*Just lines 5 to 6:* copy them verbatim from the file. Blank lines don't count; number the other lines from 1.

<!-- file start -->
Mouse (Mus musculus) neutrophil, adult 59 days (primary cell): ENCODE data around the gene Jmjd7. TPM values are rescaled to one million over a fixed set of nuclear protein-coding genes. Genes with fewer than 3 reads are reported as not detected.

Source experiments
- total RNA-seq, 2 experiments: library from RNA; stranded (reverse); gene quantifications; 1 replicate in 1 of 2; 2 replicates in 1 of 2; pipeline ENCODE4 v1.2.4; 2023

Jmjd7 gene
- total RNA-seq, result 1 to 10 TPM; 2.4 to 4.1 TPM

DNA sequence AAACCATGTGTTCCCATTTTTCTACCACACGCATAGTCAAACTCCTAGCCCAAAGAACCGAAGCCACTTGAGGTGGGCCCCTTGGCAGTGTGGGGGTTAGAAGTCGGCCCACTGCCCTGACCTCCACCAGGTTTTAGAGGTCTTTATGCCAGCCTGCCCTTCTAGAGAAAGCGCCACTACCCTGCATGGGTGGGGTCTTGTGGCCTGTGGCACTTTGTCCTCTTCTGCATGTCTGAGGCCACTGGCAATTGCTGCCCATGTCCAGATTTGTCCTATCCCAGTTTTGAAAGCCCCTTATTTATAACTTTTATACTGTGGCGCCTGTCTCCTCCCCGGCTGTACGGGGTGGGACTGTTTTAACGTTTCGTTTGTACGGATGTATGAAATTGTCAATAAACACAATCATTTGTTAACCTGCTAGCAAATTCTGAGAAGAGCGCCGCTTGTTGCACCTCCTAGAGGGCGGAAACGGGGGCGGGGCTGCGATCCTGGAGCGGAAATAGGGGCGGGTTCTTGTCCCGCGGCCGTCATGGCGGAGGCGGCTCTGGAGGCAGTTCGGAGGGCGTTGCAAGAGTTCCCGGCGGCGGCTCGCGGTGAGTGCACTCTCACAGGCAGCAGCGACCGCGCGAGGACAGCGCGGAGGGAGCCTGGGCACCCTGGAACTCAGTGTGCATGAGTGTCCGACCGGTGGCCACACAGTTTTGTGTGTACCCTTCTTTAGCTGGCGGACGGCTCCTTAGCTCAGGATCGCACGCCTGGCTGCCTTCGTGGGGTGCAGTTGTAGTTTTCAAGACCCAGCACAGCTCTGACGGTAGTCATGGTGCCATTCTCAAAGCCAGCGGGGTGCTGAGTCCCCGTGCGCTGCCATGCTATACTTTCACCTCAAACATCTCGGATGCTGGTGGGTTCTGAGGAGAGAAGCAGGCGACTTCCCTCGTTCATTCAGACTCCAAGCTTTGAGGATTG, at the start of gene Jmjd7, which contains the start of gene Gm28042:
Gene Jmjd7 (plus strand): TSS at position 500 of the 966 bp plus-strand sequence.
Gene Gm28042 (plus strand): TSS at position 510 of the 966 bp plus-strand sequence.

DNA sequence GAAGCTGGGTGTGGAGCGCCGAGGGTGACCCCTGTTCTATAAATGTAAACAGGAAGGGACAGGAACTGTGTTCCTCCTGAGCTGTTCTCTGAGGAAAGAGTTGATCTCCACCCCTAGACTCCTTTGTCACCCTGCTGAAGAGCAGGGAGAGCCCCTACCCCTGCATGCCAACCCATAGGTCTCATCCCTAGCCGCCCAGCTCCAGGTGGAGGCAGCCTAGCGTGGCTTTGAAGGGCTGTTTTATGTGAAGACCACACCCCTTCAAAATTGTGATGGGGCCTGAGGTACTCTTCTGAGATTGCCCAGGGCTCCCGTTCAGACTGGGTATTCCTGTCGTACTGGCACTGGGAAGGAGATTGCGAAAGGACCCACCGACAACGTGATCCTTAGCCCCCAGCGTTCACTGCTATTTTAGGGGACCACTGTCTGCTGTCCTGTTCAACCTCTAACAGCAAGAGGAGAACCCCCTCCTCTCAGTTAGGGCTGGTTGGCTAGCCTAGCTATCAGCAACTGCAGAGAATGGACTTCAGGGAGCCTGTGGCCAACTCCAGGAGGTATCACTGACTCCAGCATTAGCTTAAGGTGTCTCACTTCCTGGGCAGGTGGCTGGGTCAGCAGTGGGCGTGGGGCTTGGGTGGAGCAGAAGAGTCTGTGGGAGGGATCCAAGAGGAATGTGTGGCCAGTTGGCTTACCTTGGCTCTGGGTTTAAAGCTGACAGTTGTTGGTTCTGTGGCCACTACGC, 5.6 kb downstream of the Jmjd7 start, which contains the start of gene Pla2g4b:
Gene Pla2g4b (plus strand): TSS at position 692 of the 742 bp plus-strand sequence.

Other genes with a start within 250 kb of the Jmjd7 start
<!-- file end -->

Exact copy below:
- total RNA-seq, result 1 to 10 TPM; 2.4 to 4.1 TPM

DNA sequence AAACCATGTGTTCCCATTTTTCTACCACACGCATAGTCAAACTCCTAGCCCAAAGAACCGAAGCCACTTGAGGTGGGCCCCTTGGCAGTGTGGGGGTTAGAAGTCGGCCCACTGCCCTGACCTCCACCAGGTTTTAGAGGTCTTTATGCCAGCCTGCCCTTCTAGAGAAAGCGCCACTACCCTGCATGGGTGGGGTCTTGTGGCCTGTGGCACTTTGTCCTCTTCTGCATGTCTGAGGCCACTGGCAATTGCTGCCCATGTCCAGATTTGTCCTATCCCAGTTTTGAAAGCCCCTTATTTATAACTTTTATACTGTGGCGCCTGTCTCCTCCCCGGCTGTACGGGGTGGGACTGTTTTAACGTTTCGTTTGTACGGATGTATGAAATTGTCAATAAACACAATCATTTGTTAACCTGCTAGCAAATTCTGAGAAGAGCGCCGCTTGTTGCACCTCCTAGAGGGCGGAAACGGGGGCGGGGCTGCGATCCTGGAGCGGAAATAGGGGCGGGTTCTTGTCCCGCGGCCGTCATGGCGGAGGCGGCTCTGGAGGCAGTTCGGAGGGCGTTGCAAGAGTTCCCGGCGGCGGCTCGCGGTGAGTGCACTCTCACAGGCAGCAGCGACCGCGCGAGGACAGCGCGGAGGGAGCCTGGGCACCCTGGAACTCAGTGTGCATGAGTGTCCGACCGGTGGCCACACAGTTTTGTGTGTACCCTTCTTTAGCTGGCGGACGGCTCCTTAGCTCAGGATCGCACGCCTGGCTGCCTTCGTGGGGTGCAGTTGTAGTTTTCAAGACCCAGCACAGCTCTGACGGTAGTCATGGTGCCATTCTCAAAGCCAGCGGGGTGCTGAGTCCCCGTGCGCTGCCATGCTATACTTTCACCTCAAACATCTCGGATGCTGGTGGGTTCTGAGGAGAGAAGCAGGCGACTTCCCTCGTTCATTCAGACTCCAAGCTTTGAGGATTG, at the start of gene Jmjd7, which contains the start of gene Gm28042: